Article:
I had to choose between this song and Pyar ke pal chin from Kunwari, also set to music by S N Tripathi, and finally decided to include this one being from an older film. The song begins with the classic invocation of the virahini: Kaga sab tan khaiyo, chun chun khaiyo maans; Do naina mat khaiyo, mohe piya milan ki aas.

7. More naina sawan bhadon by Lata Mangeshkar from Vidyapati (1964), lyrics Prahlad Sharma, music V Balsara

It is interesting that two songs in the same raga separated by 12 years have almost the same Mukhda. The one from Mehbooba (1976) has Mere naina sawan bhadon. The later song is better known, but this one arguably succeeds better in evoking the haunting mood of the raga.

Vistasp Balsara gave music in a handful of Hindi films, before moving to Kolkata to work with Gyan Prakash Ghosh. He was known for his command over musical instruments. I was once trying to locate the names of instrumentalists who played the prominent instruments in songs like ‘Awara hoon’ and ‘Ae mere dil kahin aur chal’. I couldn’t get a clear-cut answer. It is ascribed in some places to Goody Seervai, but there is also a claim from Balsara that he produced the sound of accordion in these songs on a harmonium!

8. O mere sanam by Mukesh and Lata Mangeshkar from Sangam (1964), lyrics Shailendra, music by Shankar-Jaikishan

Shivranjani was a favourite raga of Shankar-Jaikishan and Raj Kapoor. The use of both shudh and komal ga in succession creates an effect similar to western music (SSW may have something to say on it). SJ have used it effectively for this party song.

9. Jaane kahan gaye wo din by Mukesh from Mera Naam Joker (1970), lyrics Hasrat Jaipuri, music Shankar-Jaikishan

Another one from Shankar Jaikishan and Raj Kapoor. SJ used Shivranjani a lot in the background during poignant moments in films. They anticipated the most famous song of Mera Naam Joker in this extract from an old Raj Kapoor- Nargis film. I have no idea which film it is, but I am sure learned readers of SoY will be able to help.  (This scene is from ‘Aah’, 1953. As has been mentioned earlier by KS Bhatia and other readers, one finds tunes of several of SJ’s famous songs in RK films in the background music of their earlier films. – AK)

Coming back to Jaane kahan gaye wo din, it is one of the songs in which Mukesh handles higher notes quite well – a couple of others being Jhoomti chali hawa and Sajanwa bairi hogaye hamar. This song proved to be the waterloo of many amateur singers, yours truly included, during my student days. A very dear friend of mine could, for some reason, handle Saaya hi apne saath tha but his voice would slip into a falsetto when he tried Mujhko rula rula diya. I am sure he will remember that with a smile as he reads this.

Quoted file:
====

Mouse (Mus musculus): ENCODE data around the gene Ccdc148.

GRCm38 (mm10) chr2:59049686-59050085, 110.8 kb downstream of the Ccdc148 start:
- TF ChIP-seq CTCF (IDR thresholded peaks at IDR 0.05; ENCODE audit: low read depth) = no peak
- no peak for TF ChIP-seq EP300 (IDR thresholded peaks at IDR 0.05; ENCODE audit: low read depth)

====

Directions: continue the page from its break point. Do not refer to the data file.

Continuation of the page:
10. Karoge yaad to har baat yaad aayegi by Bhupinder from Bazaar (1982), lyrics Bashar Nawaz, music by Khayyam

Bhupinder is one of the most underrated singers. His voice can convey pathos like few others. He excels in this song.

Before presenting the classical pieces in this raga, I would like to present a few examples of folk compositions in Mand. I stumbled upon this beautiful rendering of Kesariya Balam on YouTube by the Mast Kalandars. They have used the guitar along with traditional instruments to create a fusion effect, but the singer’s voice and singing style is pure Rajasthani folk.

This piece by Padmashri Allah Jilai Bai touches the heart. She was born in a family of folk artists and started singing in the court of Maharaj Ganga Singh at the age of ten. According to a learned friend of mine, this piece is in Bikaneri Mand. It refers to a Rajasthani folk legend of lovers Moomal and Mahendra.

One more folk piece for its pure earthiness:

There are no major classical vocal pieces in Mand. Regular classical artists prefer to go to Mishra Mand which brings in a lot of other ragas. This sarangi and sarod jugalbandi between Ustad Sultan Khan and Ustad Ashish Khan does retain a lot of the original flavour of the raga.

Now to Shivranjani: Sanjiv Abhyankar presents this raga in his rich, sonorous voice. A disciple of Pandit Jasraj, he has the same relaxed, unhurried style.

Shivranjani sounds beautiful on the flute, as Pandit Hariprasad Chaurasiya demonstrates.

In the end I would like to make a brief mention of the popularity of Mand in the South and its adaptation in the Carnatic tradition. My own knowledge of Carnatic music being severely limited, I will leave it to Mr Rangan, Mr Vekataraman, SSW and other knowledgeable readers to expand it further. I was amazed by the large number of Carnatic pieces that showed up in my YouTube search. I found this one by Jayanthi Kumaresh on saraswathi veena very good:

That brings us to the end of this piece. I hope the learned members of the SoY family will enjoy reading it as much as I have enjoyed researching and writing it.